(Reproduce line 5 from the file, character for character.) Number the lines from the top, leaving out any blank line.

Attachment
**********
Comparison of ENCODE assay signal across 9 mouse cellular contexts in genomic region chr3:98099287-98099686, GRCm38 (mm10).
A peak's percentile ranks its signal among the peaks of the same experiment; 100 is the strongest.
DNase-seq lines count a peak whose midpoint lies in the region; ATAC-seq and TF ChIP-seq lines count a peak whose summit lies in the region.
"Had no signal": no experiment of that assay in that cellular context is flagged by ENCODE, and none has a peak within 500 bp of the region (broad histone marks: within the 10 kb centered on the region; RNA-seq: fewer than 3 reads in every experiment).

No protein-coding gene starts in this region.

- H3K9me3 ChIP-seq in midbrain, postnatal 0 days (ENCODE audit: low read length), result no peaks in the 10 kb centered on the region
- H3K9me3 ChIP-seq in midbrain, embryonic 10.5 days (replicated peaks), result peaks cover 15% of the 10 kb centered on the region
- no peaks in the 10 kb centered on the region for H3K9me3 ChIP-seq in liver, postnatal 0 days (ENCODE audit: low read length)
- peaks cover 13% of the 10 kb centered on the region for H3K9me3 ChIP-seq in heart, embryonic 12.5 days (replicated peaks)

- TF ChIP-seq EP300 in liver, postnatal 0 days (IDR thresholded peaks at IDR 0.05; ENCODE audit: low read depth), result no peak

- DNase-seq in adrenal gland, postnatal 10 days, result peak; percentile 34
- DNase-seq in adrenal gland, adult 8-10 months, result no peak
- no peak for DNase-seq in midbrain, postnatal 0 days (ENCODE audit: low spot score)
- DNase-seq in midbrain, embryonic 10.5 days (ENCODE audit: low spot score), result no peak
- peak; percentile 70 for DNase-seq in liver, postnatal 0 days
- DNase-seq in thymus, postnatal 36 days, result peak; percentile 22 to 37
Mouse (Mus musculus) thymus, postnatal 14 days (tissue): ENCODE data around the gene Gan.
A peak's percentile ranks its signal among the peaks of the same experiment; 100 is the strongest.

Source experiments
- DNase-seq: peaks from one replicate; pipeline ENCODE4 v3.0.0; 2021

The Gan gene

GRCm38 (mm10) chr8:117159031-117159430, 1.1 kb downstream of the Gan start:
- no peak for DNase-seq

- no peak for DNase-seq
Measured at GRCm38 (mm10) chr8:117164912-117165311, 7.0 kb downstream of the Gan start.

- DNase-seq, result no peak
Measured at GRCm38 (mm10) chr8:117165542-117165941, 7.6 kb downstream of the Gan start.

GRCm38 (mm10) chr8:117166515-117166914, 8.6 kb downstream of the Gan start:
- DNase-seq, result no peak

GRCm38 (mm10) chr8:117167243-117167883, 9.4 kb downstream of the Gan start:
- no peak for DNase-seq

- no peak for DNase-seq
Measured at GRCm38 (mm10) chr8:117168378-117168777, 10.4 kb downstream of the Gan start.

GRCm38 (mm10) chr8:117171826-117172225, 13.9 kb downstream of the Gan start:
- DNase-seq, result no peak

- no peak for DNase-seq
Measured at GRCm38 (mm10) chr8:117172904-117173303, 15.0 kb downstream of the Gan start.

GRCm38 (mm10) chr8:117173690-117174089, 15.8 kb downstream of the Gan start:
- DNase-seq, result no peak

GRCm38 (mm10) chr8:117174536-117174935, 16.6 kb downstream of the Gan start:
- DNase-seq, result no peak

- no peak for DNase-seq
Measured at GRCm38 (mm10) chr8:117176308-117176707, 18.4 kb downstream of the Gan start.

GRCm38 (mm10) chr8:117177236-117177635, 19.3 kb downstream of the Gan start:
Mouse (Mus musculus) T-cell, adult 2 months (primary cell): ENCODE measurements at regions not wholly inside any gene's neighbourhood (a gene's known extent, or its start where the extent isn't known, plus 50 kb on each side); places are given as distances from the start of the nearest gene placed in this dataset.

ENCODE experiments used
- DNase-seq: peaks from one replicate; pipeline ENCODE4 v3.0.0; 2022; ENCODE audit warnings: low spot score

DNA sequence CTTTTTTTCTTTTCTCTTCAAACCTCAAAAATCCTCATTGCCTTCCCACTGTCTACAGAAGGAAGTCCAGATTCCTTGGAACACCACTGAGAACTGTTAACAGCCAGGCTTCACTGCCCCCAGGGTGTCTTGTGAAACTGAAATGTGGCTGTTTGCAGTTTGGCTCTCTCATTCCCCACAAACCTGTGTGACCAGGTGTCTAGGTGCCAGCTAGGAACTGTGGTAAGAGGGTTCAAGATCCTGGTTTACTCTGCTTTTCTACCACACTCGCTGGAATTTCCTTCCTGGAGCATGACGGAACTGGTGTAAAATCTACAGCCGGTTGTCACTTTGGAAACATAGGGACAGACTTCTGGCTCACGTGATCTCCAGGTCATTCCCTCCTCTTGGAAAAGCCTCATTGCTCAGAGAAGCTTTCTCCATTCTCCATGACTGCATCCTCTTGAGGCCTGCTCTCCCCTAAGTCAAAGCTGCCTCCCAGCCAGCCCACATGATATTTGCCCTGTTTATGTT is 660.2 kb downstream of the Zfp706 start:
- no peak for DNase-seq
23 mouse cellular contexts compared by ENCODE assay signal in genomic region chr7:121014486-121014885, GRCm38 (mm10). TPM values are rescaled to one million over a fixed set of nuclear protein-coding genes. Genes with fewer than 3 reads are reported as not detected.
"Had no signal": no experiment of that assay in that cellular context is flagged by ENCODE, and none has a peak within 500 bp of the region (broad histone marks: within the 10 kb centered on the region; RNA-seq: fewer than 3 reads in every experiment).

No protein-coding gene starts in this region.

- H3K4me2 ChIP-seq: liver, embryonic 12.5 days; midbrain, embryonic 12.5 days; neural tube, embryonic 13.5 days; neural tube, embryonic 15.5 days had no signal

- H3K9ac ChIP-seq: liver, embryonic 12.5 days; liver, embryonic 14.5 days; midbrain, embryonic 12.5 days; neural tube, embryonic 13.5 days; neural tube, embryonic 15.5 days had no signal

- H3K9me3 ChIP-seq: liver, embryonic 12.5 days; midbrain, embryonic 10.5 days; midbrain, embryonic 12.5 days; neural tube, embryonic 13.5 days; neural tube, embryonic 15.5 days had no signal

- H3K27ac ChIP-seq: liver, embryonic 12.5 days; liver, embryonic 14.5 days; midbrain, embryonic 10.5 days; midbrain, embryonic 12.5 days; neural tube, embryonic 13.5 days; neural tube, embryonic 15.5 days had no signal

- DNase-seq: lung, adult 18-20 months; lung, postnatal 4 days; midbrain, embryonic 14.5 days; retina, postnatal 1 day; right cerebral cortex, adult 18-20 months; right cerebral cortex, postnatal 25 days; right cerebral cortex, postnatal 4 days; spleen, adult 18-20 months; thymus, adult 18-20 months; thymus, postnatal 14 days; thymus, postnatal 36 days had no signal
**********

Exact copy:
No protein-coding gene starts in this region.